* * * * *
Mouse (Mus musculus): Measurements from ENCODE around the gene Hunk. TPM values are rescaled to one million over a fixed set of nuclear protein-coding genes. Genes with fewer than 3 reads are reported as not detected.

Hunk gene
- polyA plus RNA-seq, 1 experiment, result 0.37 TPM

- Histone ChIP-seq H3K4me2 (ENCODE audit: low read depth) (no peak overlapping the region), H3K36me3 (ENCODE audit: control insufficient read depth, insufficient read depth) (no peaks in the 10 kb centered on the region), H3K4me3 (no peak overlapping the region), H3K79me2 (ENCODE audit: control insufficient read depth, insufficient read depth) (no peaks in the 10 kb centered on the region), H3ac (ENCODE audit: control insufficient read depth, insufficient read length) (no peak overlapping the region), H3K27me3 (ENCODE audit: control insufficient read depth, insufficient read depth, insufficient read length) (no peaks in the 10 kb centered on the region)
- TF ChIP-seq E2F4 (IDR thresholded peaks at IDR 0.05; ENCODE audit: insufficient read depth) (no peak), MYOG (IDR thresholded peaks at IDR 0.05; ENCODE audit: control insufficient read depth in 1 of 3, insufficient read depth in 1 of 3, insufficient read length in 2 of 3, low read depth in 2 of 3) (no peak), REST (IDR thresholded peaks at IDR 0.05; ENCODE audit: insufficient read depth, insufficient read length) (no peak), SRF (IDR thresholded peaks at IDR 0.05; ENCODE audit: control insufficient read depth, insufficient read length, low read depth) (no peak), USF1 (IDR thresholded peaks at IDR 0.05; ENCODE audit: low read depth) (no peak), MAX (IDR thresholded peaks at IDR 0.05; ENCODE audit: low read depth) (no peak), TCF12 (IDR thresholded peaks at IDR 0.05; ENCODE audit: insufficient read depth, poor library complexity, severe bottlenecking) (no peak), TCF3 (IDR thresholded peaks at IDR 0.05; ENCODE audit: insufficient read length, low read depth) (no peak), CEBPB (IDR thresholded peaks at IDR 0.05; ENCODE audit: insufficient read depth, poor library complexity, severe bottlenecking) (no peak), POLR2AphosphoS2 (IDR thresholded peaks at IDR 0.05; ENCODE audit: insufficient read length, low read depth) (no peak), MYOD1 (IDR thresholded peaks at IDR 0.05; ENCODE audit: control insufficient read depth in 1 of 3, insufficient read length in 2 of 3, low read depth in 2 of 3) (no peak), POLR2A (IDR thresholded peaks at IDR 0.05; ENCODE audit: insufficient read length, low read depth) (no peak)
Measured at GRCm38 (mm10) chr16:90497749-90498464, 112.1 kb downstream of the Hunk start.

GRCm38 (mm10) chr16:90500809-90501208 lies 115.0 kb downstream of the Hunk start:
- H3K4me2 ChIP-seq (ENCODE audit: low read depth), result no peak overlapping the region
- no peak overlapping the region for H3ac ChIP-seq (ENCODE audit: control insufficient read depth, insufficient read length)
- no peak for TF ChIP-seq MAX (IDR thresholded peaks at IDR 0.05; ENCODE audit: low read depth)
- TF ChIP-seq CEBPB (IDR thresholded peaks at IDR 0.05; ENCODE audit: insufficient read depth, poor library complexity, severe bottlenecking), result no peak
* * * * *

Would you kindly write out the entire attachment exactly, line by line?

Mouse (Mus musculus): Measurements from ENCODE around the gene Hunk. TPM values are rescaled to one million over a fixed set of nuclear protein-coding genes. Genes with fewer than 3 reads are reported as not detected.

Hunk gene
- polyA plus RNA-seq, 1 experiment, result 0.37 TPM

- Histone ChIP-seq H3K4me2 (ENCODE audit: low read depth) (no peak overlapping the region), H3K36me3 (ENCODE audit: control insufficient read depth, insufficient read depth) (no peaks in the 10 kb centered on the region), H3K4me3 (no peak overlapping the region), H3K79me2 (ENCODE audit: control insufficient read depth, insufficient read depth) (no peaks in the 10 kb centered on the region), H3ac (ENCODE audit: control insufficient read depth, insufficient read length) (no peak overlapping the region), H3K27me3 (ENCODE audit: control insufficient read depth, insufficient read depth, insufficient read length) (no peaks in the 10 kb centered on the region)
- TF ChIP-seq E2F4 (IDR thresholded peaks at IDR 0.05; ENCODE audit: insufficient read depth) (no peak), MYOG (IDR thresholded peaks at IDR 0.05; ENCODE audit: control insufficient read depth in 1 of 3, insufficient read depth in 1 of 3, insufficient read length in 2 of 3, low read depth in 2 of 3) (no peak), REST (IDR thresholded peaks at IDR 0.05; ENCODE audit: insufficient read depth, insufficient read length) (no peak), SRF (IDR thresholded peaks at IDR 0.05; ENCODE audit: control insufficient read depth, insufficient read length, low read depth) (no peak), USF1 (IDR thresholded peaks at IDR 0.05; ENCODE audit: low read depth) (no peak), MAX (IDR thresholded peaks at IDR 0.05; ENCODE audit: low read depth) (no peak), TCF12 (IDR thresholded peaks at IDR 0.05; ENCODE audit: insufficient read depth, poor library complexity, severe bottlenecking) (no peak), TCF3 (IDR thresholded peaks at IDR 0.05; ENCODE audit: insufficient read length, low read depth) (no peak), CEBPB (IDR thresholded peaks at IDR 0.05; ENCODE audit: insufficient read depth, poor library complexity, severe bottlenecking) (no peak), POLR2AphosphoS2 (IDR thresholded peaks at IDR 0.05; ENCODE audit: insufficient read length, low read depth) (no peak), MYOD1 (IDR thresholded peaks at IDR 0.05; ENCODE audit: control insufficient read depth in 1 of 3, insufficient read length in 2 of 3, low read depth in 2 of 3) (no peak), POLR2A (IDR thresholded peaks at IDR 0.05; ENCODE audit: insufficient read length, low read depth) (no peak)
Measured at GRCm38 (mm10) chr16:90497749-90498464, 112.1 kb downstream of the Hunk start.

GRCm38 (mm10) chr16:90500809-90501208 lies 115.0 kb downstream of the Hunk start:
- H3K4me2 ChIP-seq (ENCODE audit: low read depth), result no peak overlapping the region
- no peak overlapping the region for H3ac ChIP-seq (ENCODE audit: control insufficient read depth, insufficient read length)
- no peak for TF ChIP-seq MAX (IDR thresholded peaks at IDR 0.05; ENCODE audit: low read depth)
- TF ChIP-seq CEBPB (IDR thresholded peaks at IDR 0.05; ENCODE audit: insufficient read depth, poor library complexity, severe bottlenecking), result no peak